This week, I had the honor, as President of Global Kinetics, to participate with and speak at the 2015 Poland Day in Silicon Valley event. This is an annual symposium where the US-Polish Trade Council (www.usptc.org) hosts “a networking event aimed at enhancing collaboration between science and business in the context of cross-regional cooperation between Poland and the United States.” I had the opportunity to meet with many exciting and innovative people and companies visiting from Poland. There was such a high degree of innovation among this group and the energy was quite tangible.
Throughout the three-day event, local Silicon Valley business leaders shared their expertise with the attending Polish companies about how to establish or expand operations, secure customer or partner channels, raise capital, manage intellectual property and other legal matters, and more.
Some lessons that I came away with were that there are specific things that are universally needed by these Polish companies to help them accelerate their time to market in the US. Specifically, as they enter the US marketplace, they need to be cognizant of the various cultural differences which translate into different approaches to conducting business. Additionally, while many of these companies are already locally successful in Poland, there remain challenges of access and know-how when it comes to translating this local success to success abroad (in the US). These matters, of course, are in addition to understanding the different legal/regulatory, financial and social/interpersonal aspects of doing business in the US vs. Poland.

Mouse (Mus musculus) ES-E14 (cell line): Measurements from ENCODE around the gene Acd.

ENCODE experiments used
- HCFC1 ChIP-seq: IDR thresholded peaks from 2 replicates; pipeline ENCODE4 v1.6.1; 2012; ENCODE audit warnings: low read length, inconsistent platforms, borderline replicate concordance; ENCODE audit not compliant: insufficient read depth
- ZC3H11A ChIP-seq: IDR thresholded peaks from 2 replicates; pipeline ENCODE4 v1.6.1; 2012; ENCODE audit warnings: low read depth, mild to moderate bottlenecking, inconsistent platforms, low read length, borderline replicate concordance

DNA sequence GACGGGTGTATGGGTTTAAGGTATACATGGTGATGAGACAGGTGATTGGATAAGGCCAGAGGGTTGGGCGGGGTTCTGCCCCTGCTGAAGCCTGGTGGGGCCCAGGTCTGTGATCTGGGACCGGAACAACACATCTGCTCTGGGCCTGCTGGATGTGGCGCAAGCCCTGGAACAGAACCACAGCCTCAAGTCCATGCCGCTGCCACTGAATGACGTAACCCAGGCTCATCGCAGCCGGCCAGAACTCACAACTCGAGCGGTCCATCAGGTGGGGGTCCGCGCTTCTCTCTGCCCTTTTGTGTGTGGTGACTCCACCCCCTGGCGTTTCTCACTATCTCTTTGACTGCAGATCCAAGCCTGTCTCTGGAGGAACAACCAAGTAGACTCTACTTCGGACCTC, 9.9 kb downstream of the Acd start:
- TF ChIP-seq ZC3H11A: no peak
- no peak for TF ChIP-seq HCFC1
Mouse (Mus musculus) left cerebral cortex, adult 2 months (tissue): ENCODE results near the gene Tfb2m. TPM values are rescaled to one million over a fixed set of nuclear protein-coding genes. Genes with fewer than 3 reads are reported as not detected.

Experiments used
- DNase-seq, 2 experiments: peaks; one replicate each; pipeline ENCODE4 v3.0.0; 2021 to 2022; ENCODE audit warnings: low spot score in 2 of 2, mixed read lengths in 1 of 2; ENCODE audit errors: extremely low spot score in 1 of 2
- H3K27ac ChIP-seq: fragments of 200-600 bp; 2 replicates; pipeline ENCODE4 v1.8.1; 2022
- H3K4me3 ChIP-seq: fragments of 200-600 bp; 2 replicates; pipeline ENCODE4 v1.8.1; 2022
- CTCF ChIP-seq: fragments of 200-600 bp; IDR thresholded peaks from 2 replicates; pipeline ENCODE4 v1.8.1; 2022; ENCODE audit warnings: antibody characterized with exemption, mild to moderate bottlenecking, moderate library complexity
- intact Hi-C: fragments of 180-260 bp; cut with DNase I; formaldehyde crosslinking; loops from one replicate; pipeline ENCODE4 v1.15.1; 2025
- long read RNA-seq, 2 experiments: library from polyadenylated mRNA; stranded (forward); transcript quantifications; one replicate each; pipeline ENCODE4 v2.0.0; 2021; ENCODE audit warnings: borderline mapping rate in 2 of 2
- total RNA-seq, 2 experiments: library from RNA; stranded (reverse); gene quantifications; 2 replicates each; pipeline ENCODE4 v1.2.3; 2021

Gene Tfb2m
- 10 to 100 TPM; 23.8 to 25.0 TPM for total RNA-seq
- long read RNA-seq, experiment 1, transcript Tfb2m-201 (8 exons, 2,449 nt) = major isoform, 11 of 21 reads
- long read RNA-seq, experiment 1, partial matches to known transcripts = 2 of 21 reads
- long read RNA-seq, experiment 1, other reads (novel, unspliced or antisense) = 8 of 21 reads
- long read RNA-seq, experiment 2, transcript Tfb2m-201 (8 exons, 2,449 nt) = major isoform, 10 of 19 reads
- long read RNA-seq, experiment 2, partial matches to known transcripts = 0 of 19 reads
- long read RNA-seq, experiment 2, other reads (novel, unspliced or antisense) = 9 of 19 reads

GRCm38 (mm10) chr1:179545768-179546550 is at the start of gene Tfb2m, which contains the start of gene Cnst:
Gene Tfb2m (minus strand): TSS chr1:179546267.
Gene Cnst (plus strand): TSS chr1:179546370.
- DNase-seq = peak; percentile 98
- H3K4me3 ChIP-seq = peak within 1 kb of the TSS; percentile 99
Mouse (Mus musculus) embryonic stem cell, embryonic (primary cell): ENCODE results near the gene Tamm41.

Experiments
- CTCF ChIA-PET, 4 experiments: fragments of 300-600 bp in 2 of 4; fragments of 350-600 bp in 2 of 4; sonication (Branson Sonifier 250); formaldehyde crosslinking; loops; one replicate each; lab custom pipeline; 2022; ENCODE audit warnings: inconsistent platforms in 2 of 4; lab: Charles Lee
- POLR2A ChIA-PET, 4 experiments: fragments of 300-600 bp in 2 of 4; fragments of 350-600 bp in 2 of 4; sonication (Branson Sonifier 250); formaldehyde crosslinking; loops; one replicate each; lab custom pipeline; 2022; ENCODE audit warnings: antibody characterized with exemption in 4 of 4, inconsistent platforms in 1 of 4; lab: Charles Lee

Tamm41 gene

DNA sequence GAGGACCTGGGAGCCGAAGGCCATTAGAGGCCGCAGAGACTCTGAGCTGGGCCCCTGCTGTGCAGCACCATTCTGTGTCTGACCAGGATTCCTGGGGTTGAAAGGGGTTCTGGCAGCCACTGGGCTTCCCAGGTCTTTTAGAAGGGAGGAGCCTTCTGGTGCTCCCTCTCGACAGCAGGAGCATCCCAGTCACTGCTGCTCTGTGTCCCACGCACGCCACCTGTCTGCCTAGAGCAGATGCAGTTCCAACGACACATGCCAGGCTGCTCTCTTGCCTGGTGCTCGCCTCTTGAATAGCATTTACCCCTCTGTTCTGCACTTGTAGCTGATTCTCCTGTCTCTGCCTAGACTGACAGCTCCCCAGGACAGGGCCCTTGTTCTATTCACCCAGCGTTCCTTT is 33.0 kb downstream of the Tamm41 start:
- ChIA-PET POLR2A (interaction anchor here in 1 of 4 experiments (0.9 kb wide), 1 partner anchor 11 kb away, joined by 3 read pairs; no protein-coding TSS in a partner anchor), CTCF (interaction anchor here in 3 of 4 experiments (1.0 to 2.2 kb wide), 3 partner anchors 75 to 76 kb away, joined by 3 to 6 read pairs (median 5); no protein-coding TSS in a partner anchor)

I also ascertained that Polish companies have fantastic technical capabilities, specifically around code and highly quantitative skills, that can be leveraged at far more competitive rates than locally in the US markets. The opportunity for US companies to tap into this vast talent pool is tremendous. As we struggle to find, obtain and retain such skills locally, especially as we continue to see shortages in graduation rates of the STEM disciplines, knowing that cost efficient ways to obtain such skills via collaboration with Polish companies with great amounts of such skills, is critical.
To a large extent, the mission of the USPTC centers on fostering such relationships between US companies in need of such skills with Polish companies who can provide them at highly competitive rates. And, I should not forget to mention that the language skills (specifically English) of everyone I met were great. Having worked with offshore companies for several years, I can see how Poland’s future as a partner and collaborator in these technological areas looks bright.
Global Kinetics (www.globalkinetics.com) serves as a corporate advisor and market development accelerator partner to early-to-mid stage clients seeking to establish operations or expand within the U.S. marketplace. The services provided include commercial introductions, investor introductions, marketing/public relations, social media/content marketing, user experience/design, strategy/market positioning, sales processes/strategies, formation of industry advisory boards and interim executive services.
With so many amazing Polish companies seeking to bring their solutions and skills to the US, we at Global Kinetics are excited by our inaugural participation at Poland Day in Silicon Valley 2015 and hope to continue our involvement and partnership with the USPTC into 2016 and beyond.